In today’s world full of cut-throat competition in the consumer market, there is no dearth of manufacturers who, just for earning huge profits, put the health and safety of people at risk. As consumers, your concerns for your safety and health are all the more justified when it comes to the edible items and medicines you consume. The production and sale of counterfeit medicines are big businesses nowadays, run by a conglomerate of medicine mafias. Therefore, if you are looking forward to entering the pharmaceutical marketplace and are trying to find a trustworthy OEM contract manufacturing company (or even if you’re just a consumer of medicine(s)), always look for the GMP Certification. In addition, also ensure the regulatory compliance of the firm. Here’s more about GMP certification for you.
What is GMP? Why is it important?
GMP stands for ‘good manufacturing practice’. Related to the manufacturing of medicines, it is a system put in place by the World Health Organization (WHO) that ensures that medicines are produced following quality standards.
Besides being a waste of money for individuals and governments alike, poor-quality or counterfeit medicines pose life risk to individuals consuming them. Such medicines often contain toxic substances that may have been unintentionally added. In any pharmaceutical production facility, there are several risks involved. Since these risks enter during the production stage, it is impossible to eliminate them at the testing stage of the final product. In simple words, GMP guidelines seek to eliminate the errors of production that cannot be eliminated through quality control of the final product. Some of the main risks are:-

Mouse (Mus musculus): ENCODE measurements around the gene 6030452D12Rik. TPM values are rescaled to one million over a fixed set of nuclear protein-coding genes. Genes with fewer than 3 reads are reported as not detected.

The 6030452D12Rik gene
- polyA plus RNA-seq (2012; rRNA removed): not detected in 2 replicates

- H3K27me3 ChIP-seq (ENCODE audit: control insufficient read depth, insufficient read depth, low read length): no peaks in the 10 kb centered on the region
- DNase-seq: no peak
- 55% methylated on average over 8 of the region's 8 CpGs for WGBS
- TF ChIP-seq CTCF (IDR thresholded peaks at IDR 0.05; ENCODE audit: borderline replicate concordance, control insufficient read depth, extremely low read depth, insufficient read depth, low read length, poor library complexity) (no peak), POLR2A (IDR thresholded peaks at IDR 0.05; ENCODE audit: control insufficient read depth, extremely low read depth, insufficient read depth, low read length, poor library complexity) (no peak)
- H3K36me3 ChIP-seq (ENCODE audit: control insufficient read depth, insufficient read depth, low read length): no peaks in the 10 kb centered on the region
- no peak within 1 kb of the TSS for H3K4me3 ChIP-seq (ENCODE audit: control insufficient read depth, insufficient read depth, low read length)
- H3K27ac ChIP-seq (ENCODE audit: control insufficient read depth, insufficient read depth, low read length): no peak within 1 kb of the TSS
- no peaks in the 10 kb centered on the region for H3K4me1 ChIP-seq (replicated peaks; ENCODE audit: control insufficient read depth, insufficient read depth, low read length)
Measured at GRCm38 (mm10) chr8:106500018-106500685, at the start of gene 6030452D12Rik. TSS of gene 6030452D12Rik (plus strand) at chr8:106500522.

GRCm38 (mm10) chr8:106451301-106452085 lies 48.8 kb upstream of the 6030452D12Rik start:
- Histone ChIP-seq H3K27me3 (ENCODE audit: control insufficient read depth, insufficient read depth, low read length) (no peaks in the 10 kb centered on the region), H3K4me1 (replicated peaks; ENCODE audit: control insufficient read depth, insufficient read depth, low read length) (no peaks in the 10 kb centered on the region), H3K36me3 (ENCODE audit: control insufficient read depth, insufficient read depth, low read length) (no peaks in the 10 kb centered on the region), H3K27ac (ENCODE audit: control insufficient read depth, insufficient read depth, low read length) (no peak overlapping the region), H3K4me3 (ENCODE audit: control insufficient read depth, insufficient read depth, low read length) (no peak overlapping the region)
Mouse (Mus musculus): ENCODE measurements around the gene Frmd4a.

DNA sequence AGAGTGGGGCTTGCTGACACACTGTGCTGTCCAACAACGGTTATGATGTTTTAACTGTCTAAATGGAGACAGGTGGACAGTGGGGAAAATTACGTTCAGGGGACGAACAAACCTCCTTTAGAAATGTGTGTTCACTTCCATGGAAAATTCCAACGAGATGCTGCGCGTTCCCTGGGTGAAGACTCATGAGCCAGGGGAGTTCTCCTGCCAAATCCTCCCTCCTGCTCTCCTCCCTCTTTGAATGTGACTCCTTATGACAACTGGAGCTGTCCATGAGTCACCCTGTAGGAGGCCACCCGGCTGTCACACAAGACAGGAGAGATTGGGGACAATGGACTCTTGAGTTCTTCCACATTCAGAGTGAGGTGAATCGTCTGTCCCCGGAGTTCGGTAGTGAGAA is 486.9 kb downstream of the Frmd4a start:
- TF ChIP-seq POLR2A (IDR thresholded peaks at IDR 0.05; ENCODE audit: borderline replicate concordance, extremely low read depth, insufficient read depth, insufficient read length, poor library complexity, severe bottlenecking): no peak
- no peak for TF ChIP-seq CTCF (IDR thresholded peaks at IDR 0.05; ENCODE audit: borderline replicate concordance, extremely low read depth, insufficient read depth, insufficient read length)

- Contamination– The contamination of a product, even if unintentional, can likely cause health damage or maybe even death to an individual.
- Incorrect or incomplete labels on the jars or containers– This could lead to patients receiving the wrong medicine.
- Insufficient or excess active ingredient– This may become the cause of adverse effects later on.
To eliminate these risks, it is necessary to follow standard practices, procedures, and protocols covering all aspects of the production stage. This is precisely what the GMP Certification is intended to achieve. This certification lays down standards for production that cover every bit of the production stage; starting from the materials used to the equipment and premises used for production to the training of the personnel at the production facility to even their hygiene.
The World Health Organization has formulated detailed guidelines that aim toward good manufacturing practices. In congruence with the WHO’s GMP guidelines, many countries either formulate and establish their GMP requirements or harmonize their requirements with those of WHO.
As a new entrant in the pharmaceutical business, you need to partner with an OEM manufacturing firm that should be GMP certified. A GMP certification boosts the customers’ confidence in your commitment to producing and trading only high-quality foods and medicines. Therefore, besides ensuring that the contract manufacturing firm you partner with, follows all the regulatory guidelines, always ensure whether they are GMP certified or not.